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#include <sys/libkern.h>

#include <sys/random.h>

#include <sys/libkern.h>

The
`arc4random()`
and
`arc4random_buf()`
functions will return very good quality random numbers, suited for
security-related purposes.
Both are wrappers around the underlying
`arc4rand()`
interface.
`arc4random()`
returns a 32-bit random value, while
`arc4random_buf()`
fills
ptr
with
len
bytes of random data.

The
`arc4rand()`
CSPRNG
is seeded from the
random(4)
kernel abstract entropy device.
Automatic reseeding happens at unspecified time and bytes (of output)
intervals.
A reseed can be forced by passing a non-zero
reseed
value.

The
`read_random()`
function is used to read entropy directly from the kernel abstract entropy
device.
`read_random()`
blocks if and until the entropy device is seeded.
The provided
buffer
is filled with no more than
count
bytes.
It is strongly advised that
`read_random()`
is not used directly;
instead, use the
`arc4rand()`
family of functions.

The
`is_random_seeded()`
function can be used to check in advance if
`read_random()`
will block.
(If random is seeded, it will not block.)

The
`read_random_uio()`
function behaves identically to
read(2)
on
` /dev/random`.
The
uio
argument points to a buffer where random data should be stored.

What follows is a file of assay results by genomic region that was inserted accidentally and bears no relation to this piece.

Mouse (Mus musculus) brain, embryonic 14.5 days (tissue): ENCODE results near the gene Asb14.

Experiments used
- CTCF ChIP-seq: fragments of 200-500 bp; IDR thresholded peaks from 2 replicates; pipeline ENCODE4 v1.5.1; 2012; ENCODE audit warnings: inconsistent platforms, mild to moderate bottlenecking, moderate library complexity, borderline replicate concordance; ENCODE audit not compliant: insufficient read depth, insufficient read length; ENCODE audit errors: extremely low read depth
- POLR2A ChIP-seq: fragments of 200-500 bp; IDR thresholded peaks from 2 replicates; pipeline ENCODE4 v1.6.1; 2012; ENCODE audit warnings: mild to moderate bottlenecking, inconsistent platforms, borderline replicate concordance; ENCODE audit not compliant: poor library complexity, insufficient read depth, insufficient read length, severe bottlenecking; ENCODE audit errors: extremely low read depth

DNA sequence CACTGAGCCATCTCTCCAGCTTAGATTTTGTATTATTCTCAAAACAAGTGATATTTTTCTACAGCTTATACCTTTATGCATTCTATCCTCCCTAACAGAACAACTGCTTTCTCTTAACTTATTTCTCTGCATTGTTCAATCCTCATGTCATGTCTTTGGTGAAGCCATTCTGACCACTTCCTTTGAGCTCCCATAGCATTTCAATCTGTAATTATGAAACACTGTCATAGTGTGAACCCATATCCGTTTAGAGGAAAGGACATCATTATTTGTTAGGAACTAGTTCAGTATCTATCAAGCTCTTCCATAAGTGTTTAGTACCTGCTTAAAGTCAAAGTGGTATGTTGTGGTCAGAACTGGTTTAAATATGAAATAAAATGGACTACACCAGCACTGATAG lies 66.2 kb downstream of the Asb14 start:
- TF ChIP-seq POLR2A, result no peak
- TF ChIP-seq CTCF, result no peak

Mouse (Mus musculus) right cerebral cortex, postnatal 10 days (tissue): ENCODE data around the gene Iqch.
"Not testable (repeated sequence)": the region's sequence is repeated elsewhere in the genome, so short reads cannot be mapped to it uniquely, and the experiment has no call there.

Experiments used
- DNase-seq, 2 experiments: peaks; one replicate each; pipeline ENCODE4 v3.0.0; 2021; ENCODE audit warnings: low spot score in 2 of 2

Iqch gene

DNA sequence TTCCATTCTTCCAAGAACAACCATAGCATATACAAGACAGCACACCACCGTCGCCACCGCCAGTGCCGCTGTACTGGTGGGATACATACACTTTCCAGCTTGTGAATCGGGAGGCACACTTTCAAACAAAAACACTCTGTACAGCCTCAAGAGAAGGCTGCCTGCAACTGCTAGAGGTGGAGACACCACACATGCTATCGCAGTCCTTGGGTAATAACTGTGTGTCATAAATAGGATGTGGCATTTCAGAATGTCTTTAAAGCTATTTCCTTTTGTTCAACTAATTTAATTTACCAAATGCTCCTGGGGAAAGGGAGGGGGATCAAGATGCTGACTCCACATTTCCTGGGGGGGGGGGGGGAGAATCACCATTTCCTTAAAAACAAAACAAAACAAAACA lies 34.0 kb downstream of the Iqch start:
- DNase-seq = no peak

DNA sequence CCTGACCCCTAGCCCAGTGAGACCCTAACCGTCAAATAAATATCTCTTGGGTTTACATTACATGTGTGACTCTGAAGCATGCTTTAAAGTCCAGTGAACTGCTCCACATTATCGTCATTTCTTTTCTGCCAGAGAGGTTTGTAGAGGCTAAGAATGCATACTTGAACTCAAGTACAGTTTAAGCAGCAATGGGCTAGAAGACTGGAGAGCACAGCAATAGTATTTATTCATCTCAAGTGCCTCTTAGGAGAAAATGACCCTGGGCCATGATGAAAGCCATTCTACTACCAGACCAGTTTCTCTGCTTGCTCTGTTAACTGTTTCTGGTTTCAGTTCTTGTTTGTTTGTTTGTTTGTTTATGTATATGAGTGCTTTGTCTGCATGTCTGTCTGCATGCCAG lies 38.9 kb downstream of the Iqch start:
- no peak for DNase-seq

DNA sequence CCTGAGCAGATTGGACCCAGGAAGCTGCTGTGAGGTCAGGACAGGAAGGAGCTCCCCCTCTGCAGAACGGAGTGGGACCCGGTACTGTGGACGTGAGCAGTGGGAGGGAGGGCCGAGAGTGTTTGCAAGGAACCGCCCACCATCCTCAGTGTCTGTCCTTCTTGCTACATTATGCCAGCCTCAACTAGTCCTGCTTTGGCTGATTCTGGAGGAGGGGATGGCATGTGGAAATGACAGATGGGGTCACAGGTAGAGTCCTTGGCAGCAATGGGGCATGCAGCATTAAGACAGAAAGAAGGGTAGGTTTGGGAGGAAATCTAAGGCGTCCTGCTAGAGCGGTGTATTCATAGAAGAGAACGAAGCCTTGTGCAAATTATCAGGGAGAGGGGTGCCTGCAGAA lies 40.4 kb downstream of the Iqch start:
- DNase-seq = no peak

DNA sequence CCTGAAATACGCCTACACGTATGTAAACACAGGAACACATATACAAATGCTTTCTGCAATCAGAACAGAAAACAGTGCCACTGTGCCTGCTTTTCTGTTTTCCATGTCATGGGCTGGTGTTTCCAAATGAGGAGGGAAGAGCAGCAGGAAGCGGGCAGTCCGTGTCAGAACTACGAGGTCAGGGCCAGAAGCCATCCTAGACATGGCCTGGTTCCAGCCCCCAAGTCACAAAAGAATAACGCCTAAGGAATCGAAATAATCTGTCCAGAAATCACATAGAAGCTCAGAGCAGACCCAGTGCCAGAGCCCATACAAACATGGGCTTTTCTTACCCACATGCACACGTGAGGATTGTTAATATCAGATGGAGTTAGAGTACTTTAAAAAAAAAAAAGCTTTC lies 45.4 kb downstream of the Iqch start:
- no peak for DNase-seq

If
nonblock
is true and the random device is not seeded, this function does not return any
data.
Otherwise, this function may block interruptibly until the random device is seeded.
If the function is interrupted before the random device is seeded, no data is
returned.

The legacy
`random()`
function will produce a sequence of numbers that can be duplicated by calling
`srandom()`
with some constant as the
seed.
The legacy
`srandom()`
function may be called with any
seed
value.
It is strongly advised that the
`random()`
function not be used to generate random numbers.
See
SECURITY CONSIDERATIONS.

The
`arc4rand()`
function uses the Chacha20 algorithm to generate a pseudo-random sequence of
bytes.
The
`arc4random()`
function uses
`arc4rand()`
to generate pseudo-random numbers
in the range from 0 to
2^{32}-1.

The
`read_random()`
function returns
the number of bytes placed in
buffer.

`read_random_uio()`
returns zero when successful,
otherwise an error code is returned.

The legacy
`random()`
function uses
a non-linear additive feedback random number generator
employing a default table
of size 31
containing long integers
to return successive pseudo-random
numbers in the range from 0 to
2^{31}-1.
The period of this random number generator
is very large,
approximately
16µ(2^{31}-1).

[EFAULT]
| |

uio points to an invalid memory region. | |

[EWOULDBLOCK]
| |

The random device is unseeded and nonblock is true. | |

Do not use
`random()`
or
`srandom()`
in new code.

It is important to remember that the
`random()`
function is entirely predictable.
It is easy for attackers to predict future output of
`random()`
by recording some generated values.
We cannot emphasize strongly enough that
`random()`
must not be used to generate values that are intended to be unpredictable.

RANDOM (9) | April 16, 2019 |

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